The Garden Fountains

As initially conceived, water fountains were designed to be functional, directing water from streams or reservoirs to the inhabitants of towns and villages, where the water could be utilized for cooking, washing, and drinking. In the days before electricity, the spray of fountains was powered by gravity exclusively, often using an aqueduct or water supply located far away in the nearby mountains. Typically used as memorials and commemorative edifices, water fountains have inspired travelers from all over the globe throughout the ages. If you saw the first fountains, you wouldn't recognize them as fountains. brk-303-1__85451.jpg A natural stone basin, crafted from rock, was the 1st fountain, utilized for holding water for drinking and spiritual purposes. The first stone basins are suspected to be from about 2000 BC. The first civilizations that made use of fountains depended on gravity to push water through spigots. Drinking water was supplied by public fountains, long before fountains became elaborate public statues, as beautiful as they are functional. Fountains with ornamental Gods, mythological beasts, and creatures began to appear in Rome in about 6 B.C., made from stone and bronze. Water for the public fountains of Rome was brought to the city via a complex system of water aqueducts.

The Original Water Fountain Artists

Fountain designers were multi-talented individuals from the 16th to the late 18th century, often working as architects, sculptors, artists, engineers and cultivated scholars all in one person. Exemplifying the Renaissance skilled artist as a innovative legend, Leonardo da Vinci performed as an innovator and scientific expert. He carefully noted his experiences in his currently famed notebooks, after his tremendous fascination in the forces of nature guided him to investigate the attributes and movement of water. Modifying private villa configurations into ingenious water exhibits full with symbolic significance and natural beauty, early Italian water fountain designers coupled creativity with hydraulic and horticultural expertise. Known for his virtuosity in archeology, architecture and garden design, Pirro Ligorio, the humanist, delivered the vision behind the magnificence in Tivoli. Well versed in humanist themes as well as established scientific readings, other water fountain creators were masterminding the extraordinary water marbles, water properties and water jokes for the various properties near Florence.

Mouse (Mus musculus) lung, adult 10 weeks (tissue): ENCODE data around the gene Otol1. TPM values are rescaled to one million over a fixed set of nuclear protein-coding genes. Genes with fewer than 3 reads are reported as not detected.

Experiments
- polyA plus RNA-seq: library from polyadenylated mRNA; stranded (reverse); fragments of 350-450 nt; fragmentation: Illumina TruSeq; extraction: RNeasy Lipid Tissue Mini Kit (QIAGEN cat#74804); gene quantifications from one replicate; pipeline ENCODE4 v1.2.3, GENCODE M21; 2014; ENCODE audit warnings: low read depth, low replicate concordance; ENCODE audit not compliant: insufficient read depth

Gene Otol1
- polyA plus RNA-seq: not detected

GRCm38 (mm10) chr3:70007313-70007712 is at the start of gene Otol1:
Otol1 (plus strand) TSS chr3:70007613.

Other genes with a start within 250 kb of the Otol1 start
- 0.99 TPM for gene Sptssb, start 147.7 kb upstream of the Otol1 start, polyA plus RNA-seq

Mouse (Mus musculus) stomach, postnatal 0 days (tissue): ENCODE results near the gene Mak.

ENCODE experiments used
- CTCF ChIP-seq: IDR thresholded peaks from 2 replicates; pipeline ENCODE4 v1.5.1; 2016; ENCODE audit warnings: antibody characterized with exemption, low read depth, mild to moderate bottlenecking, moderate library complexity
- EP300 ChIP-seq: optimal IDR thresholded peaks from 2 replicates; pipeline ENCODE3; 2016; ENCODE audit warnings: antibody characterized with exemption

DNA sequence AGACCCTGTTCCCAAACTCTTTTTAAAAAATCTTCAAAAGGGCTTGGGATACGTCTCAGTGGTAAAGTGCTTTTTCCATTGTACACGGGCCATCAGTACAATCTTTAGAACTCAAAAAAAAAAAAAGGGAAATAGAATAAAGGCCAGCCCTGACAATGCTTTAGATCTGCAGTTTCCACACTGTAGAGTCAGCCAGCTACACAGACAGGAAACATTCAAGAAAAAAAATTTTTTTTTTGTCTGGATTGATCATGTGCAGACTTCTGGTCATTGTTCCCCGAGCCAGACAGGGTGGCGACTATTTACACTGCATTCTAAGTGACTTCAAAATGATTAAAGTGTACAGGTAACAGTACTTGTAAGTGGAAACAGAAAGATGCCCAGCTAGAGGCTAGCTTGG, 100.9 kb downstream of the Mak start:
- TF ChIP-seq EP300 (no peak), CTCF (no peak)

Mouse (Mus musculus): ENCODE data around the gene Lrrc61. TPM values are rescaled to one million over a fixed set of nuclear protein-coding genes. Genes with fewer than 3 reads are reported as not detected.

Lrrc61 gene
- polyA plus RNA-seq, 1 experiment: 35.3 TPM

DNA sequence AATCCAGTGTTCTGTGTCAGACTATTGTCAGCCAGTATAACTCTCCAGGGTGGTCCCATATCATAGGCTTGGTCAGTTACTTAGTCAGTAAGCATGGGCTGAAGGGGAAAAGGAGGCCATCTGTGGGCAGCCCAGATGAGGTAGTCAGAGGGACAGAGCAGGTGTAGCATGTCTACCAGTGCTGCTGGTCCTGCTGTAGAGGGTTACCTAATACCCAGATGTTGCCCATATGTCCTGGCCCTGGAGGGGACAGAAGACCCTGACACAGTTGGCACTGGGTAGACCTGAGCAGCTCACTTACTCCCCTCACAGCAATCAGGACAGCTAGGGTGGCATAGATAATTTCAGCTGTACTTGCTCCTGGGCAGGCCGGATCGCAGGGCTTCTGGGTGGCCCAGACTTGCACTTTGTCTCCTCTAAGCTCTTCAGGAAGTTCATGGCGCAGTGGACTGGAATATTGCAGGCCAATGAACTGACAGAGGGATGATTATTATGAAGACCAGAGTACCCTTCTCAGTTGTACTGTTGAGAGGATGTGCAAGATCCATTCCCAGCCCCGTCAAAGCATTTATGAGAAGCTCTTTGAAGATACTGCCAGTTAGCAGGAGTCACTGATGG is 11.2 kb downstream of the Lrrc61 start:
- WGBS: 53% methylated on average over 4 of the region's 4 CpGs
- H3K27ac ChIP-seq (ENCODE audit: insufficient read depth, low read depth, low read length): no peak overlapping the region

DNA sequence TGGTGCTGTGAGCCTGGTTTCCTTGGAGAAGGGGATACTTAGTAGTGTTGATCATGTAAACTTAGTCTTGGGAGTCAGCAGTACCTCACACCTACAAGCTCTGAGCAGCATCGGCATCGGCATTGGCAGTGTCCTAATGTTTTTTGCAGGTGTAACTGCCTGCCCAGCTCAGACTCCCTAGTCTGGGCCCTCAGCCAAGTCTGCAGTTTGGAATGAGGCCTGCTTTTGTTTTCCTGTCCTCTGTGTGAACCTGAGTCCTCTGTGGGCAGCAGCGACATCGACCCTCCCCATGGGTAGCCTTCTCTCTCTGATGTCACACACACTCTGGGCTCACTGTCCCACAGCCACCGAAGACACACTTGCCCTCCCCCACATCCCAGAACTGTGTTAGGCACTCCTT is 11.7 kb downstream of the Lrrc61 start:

Agrippa's Eye-popping, but Mostly Forgotten Water-Lifting Mechanism

In 1588, Agrippa’s water-lifting discovery captivated the attention and admiration of Andrea Bacci but that turned out to be one of the very last mentions of the gadget. It may be that the Acqua Felice, the second of Rome’s earliest modern channels made the system obsolete when it was attached to the Villa Medici in 1592. The more probable conclusion is that the unit was forgotten when Franceso di Medici, Ferdinando’s siblingdied in 1588, leading him to give up his rank as cardinal and go back to Florence where he accepted the throne as the Grand Duke of Tuscany. Even though there were other relevant water-driven creations either planned or built during the late sixteenth century, such as scenographic water exhibits, giochi d’acqua or water caprices, and musical water fountains, none was fed by water like Agrippa’s device.